MAF announced that they've successfully signed up their last recruit - Golden Retriever  #3000.  The study began four years ago. It will track the life style of enrolled dogs from birth to death. For more information about the study, go to Morris Animal Foundation. Or better yet, send a donation.

Monday, March 16, 2015

The Lurcher - Another Point of View

Gracie Jones
Dr. Barkman's favorite Lurcher
The Lurcher is a hybrid that has two purebred parents of different breeds (like a Labradoodle).
A handsome Lurcher indeed.

What's the history behind the mysterious Lurcher? 

Up to no good?
The most commonly told story is that the Lurcher was a poacher's dog, favored by Roma people.  The name is a combination of the ancient Romany word  "lur" which means thief and "cur" which means a mixed breed dog. Over the centuries it became one word - Lurcher.  I guess it would translate to thieving mutt. But this old tale has a lot more to do with discrimination against Roma gypsies than it does with dog breed history.  
A den of thieves?
Another commonly told tale is this one: In the 14th through 16th centuries, English and Scottish governments banned the lower class (mostly Irish) from owning sighthounds lest they be tempted to steal game animals from the King's private preserve.   So they created a clever mongrel using a sighthound as one of the parents. The Lurcher was bred to poach the King's rabbits and birds. My guess is this fable has to do with discrimination too, but against the Irish.

Denigrating the Irish (Punch Magazine)
What else would you expect of an Irish dog?
If you look at the etymology of the word Lurcher, it could be interpreted to mean thieving dog.  But the middle English meaning of the word is also "to lie hidden, lie in ambush." This makes more sense to me.  Hunting dogs were originally used to net game. The dog would freeze or set the animal to allow the hunter to throw the net over it.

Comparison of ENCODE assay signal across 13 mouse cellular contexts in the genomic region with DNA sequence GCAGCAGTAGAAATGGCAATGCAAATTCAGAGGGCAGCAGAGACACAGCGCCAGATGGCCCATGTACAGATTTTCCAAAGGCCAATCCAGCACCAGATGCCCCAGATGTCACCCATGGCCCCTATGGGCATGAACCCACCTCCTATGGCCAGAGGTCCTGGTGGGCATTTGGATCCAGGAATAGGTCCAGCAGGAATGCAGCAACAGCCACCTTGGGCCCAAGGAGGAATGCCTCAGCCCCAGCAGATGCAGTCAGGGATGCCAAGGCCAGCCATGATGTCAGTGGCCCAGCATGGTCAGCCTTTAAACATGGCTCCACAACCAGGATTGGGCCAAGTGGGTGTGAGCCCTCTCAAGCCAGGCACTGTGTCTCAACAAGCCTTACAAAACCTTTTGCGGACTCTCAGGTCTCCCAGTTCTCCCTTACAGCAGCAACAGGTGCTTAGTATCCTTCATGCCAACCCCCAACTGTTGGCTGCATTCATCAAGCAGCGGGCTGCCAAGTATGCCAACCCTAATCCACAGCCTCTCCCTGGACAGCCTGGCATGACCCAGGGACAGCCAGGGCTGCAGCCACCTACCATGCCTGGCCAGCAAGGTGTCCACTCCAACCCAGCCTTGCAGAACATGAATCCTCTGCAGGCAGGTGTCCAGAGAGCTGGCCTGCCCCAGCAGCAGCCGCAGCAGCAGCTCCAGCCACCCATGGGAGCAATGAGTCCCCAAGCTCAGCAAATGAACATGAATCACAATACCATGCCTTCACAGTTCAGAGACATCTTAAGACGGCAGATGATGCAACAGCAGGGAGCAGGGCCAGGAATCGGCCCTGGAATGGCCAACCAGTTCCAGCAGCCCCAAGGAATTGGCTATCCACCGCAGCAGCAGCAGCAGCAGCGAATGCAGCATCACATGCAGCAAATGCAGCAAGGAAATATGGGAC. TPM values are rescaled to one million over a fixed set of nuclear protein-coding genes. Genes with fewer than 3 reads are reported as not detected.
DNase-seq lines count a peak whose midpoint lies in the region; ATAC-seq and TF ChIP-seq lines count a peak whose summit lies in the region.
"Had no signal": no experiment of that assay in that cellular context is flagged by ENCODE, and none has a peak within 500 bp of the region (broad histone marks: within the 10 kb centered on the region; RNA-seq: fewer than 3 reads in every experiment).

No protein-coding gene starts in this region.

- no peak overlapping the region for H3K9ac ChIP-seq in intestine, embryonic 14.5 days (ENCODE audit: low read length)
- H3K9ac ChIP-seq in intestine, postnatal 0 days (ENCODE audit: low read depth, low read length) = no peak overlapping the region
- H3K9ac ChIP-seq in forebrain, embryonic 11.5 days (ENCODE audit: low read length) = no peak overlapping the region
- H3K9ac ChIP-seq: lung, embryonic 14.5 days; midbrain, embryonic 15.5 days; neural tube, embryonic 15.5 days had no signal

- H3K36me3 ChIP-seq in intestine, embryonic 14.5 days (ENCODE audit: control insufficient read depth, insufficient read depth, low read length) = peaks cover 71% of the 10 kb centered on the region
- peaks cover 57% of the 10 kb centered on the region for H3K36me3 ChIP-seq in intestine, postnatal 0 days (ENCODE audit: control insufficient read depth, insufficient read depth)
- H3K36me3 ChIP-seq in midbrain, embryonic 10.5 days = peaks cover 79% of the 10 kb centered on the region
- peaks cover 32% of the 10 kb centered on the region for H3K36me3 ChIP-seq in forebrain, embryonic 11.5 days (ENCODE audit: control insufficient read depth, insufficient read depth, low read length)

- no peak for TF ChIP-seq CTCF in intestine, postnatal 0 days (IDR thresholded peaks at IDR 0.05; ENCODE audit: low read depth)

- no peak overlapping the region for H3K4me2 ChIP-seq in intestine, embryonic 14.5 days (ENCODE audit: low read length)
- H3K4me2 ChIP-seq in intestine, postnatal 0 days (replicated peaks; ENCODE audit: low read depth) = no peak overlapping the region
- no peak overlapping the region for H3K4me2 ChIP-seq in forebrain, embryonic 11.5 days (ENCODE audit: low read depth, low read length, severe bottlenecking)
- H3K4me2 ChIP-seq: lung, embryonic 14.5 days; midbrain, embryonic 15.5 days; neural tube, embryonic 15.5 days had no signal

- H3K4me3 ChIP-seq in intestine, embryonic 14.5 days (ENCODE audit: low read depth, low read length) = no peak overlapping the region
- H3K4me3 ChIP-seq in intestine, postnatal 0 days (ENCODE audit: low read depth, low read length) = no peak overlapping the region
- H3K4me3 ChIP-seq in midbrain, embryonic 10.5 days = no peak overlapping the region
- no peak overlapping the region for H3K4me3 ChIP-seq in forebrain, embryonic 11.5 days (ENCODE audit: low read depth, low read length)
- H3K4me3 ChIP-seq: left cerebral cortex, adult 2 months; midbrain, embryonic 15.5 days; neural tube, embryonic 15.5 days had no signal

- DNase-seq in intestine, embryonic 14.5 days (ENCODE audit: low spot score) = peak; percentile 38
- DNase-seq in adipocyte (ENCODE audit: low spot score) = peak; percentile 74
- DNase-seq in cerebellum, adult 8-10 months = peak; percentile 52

This is how Giles Jacobs used the word Lurcher in his 1718 treatise on hunting dogs (The compleat sportsman.  London:  Eliz. Nutt and R. Colling)  "Your setting dog, you may chose [sic] either a land spaniel, water spaniel or mongrel of them both, the Lurcher. (p. 6)
Just a good ol' huntin' dog?

From what Jacobs said, the Lurcher was any combination of two hunting dogs.  By crossing them, you could create a dog that was a little less hyper than either high-strung parent. It could be a a hybrid of a sighthound, herding dog, setter or spaniel.

Greyhound x Collie mix = Lurcher
Today the traditional Lurcher is mostly represented by Greyhound hybrids. Ruth Horter's The Lurcher is a good contemporary history with lots of pictures of Lurcher combos. (Dr. Barkman would like one of each please.) This is a good website too - Celtic Lurchers

Monday, March 9, 2015

Chemical BPA in Dog Toys

Dogs that chew on certain kinds of plastic toys and bird-dog training bumpers containing the additive BPA may be exposed to chemicals that are toxic, according to research conducted at Texas Tech University. And a new study (3-2-2015) reports an association between BPA and autism spectrum disorder in children. (Scientists wouldn't be able to identify it in dogs although I swear I knew a dog that was autistic.)
It's always something

BPA is a chemical added to plastics to increase softening, flexibility, transparency, durability and longevity. In humans and lab rodents BPA has been linked to a number of health issues including impaired development of reproductive organs, decreased fertility and cancers.  

In July 2012 the U.S. Food and Drug administration banned BPA in baby bottles, zippy cups, and other containers used by children, but there are no restrictions on dog products.   (Dr. Barkman says "If it's not good for babies it's not good for dogs.")
Look for BPA-free toys.

If you're looking for BPA-free dog products you can find them at Planet Dog, West Paw Design, Jolly Pet, Premium Pets and Chewber.  Look for products that say "BPA free" or made in the USA from 100% natural rubber.